The arrests of 18 Crown Resorts employees suspected of recruiting gamblers from mainland China has sent shockwaves through the Asia Pacific casino industry. As analysts, execs and investors grapple with the implications, could this be the start of a VIP renaissance in Macau?
[dropcap]W[/dropcap]hen the news broke that 18 employees of Crown Resorts had been arrested by Chinese authorities in a series of overnight raids, gambling stocks all over the Asia Pacific region began to shudder.
Believed to be another episode in Beijing’s crusade against corruption, the arrests made 14 October included three senior Australian Crown executives suspected of luring Chinese VIPs to gamble in overseas casinos – a practice that has been outlawed since 2014.
After a weekend of uncertainty, a statement from Crown confirmed only that “Jason O’Connor, the head of Crown’s VIP International team, is one of 18 Crown employees being questioned by Chinese authorities” and that it was “working closely with the [Australian] Department of Foreign Affairs and Trade to urgently make contact with and ascertain the welfare of its employees.”
Later company chairman and majority shareholder James Packer said that he was “deeply concerned,” but added: “I am respectful that these detentions have occurred in another country and are therefore subject to their sovereign rules and investigative processes.”
Several other casino companies began quietly withdrawing personnel from China and by Monday evening Asia Pacific casino stocks had been cut by an aggregate of 2.8 percent. Crown’s share price sunk 14 percent on that first day of trading – the sharpest one day fall in the company’s history – and soon after the contagion was hitting valuations of its rivals several thousand miles apart. By the close of play, Australian casino groups, Star Entertainment and Sky City, saw their shares drop more than 3.5 percent a piece, while Hong Kong-listed peers Galaxy Entertainment Group and Sands China had fallen by 4.3 and 3.3 respectively.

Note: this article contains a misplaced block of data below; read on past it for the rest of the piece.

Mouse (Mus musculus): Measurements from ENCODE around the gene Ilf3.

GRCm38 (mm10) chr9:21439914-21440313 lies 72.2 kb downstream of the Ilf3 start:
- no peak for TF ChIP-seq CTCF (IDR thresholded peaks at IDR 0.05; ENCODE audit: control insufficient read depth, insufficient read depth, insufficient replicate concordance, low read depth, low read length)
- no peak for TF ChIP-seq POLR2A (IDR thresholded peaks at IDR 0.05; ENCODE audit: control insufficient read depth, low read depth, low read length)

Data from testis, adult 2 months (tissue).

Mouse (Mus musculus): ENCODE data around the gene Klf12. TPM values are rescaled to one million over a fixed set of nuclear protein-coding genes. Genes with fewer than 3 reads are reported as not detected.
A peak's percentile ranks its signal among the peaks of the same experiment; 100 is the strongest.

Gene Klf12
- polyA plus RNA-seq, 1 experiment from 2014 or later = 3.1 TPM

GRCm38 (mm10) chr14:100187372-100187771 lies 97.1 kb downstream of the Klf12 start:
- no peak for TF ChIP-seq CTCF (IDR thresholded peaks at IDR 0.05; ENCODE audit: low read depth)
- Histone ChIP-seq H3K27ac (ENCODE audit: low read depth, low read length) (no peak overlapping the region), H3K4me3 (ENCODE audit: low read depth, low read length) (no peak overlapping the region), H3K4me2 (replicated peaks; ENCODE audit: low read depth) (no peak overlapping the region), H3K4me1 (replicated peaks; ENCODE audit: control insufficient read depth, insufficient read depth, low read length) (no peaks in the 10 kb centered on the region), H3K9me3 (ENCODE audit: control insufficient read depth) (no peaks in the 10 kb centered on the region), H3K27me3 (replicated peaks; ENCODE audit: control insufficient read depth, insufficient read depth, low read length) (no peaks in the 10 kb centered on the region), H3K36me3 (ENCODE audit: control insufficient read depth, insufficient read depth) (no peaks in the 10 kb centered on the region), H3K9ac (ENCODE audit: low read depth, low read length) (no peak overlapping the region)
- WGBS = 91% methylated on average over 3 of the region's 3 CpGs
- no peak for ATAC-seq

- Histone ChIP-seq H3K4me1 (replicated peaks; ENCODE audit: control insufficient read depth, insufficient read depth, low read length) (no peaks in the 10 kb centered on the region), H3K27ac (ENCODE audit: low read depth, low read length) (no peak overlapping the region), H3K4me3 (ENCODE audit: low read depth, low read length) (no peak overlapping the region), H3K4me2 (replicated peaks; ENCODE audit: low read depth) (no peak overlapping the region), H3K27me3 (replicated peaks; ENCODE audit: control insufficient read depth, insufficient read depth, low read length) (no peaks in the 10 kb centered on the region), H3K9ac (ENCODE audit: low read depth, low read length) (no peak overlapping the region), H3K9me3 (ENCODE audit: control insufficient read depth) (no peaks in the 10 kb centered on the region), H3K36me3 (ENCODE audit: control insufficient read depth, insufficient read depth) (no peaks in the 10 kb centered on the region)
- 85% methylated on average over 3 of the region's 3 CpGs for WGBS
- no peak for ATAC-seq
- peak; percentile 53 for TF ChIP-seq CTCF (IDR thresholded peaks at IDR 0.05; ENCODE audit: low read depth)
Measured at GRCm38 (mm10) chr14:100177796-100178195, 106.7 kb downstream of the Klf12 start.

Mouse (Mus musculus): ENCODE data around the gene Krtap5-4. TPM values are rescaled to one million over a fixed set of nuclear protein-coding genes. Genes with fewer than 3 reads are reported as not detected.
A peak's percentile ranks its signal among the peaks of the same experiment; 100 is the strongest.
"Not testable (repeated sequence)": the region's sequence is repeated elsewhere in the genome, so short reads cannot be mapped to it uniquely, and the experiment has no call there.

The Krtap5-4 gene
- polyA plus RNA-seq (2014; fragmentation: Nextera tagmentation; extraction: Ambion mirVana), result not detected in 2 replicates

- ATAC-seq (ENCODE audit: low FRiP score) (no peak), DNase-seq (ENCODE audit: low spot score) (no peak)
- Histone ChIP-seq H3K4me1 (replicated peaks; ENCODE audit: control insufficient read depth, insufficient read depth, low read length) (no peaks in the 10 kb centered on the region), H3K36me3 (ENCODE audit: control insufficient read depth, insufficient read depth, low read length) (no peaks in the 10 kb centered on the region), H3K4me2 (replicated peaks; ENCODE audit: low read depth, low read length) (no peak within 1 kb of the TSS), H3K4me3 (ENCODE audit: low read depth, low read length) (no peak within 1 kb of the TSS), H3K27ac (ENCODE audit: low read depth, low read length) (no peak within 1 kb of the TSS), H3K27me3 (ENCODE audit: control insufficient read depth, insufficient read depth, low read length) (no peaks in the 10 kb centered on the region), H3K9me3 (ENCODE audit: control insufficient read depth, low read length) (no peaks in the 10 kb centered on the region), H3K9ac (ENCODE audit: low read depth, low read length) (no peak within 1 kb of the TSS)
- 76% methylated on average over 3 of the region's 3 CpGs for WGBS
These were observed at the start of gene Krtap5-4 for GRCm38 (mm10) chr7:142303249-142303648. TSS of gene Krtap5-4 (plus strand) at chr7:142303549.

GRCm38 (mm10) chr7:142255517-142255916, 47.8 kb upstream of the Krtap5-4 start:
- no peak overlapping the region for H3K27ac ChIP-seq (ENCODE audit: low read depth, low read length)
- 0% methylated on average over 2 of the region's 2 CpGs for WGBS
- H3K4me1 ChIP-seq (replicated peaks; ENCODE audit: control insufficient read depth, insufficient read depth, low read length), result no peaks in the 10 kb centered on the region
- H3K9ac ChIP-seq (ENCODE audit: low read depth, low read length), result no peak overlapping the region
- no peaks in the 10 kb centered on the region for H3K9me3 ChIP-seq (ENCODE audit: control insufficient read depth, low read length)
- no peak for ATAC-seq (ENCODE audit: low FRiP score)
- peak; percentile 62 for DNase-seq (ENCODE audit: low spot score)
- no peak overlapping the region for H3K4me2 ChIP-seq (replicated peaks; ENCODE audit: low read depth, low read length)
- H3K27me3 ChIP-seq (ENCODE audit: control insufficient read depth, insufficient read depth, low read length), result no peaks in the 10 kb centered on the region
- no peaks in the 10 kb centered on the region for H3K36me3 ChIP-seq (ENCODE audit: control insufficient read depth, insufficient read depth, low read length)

The incident and the speed at which shareholders moved to sell off their equities has served as a stark reminder of the wider industry’s dependence on the Chinese market, and its exposure to the associated regulatory risk.
The brokerage group CLSA estimates that Chinese gamblers contribute 80 percent of revenues in Macau, 60 percent in South Korea, 30 percent in Singapore and 15 percent in Australia. VIPs alone are believed to account for around half of all gambling revenues in Asia.
Most of these markets have been down since China began its programme of stemming outflows of capital to foreign casinos, and efforts have been made to diversify and wean themselves off highroller revenue.
Australia has been an exception in this respect. With Beijing’s eye fixed on jurisdictions closer to home, Australia’sVIP has actually risen by some 35 percent in the last two years – a large portion of which has been driven by recruiting VIPs directly. Subsequently it is the Australian casino groups that have fared worse in the markets.
“We have put additional resources into VIP international marketing over the last year,” Crown said in its annual report. ”That has helped deliver strong growth in VIP program play turnover of 41.8 percent.” Advisers at the Macquarie Group estimate that Crown had come to rely on direct marketing for 35 percent of its VIP revenues, “with ‘at-risk’ EBITDA of [about] 4 per cent of Crown’s total.”
Star Entertainment’s CEO Matt Bekier canceled a scheduled trip to Hong Kong and Macau shortly after the arrests, later telling shareholders “the potential impact on revenue is not clear at this point given the limited information available.” He added that VIPs deliver “less than 30 percent” of its revenues – with 80 percent of that derived from VIP junkets.
Australia and New Zealand-based casino company SkyCity Entertainment conceded that it too was likely to be adversely hit by the arrests.
By the end of October shares in the Australasian groups were still heading south: Crown was down by 17.4 percent since the date of the arrests; SkyCity and Star were down 17.8 percent and 15.5 percent respectively. Although, as analysts at Deutsche Bank point out, this suggests the market is pricing in a 70 percent reduction in VIP turnover and a 100 percent decline in Chinese VIPs – a projection which they view as “excessive.”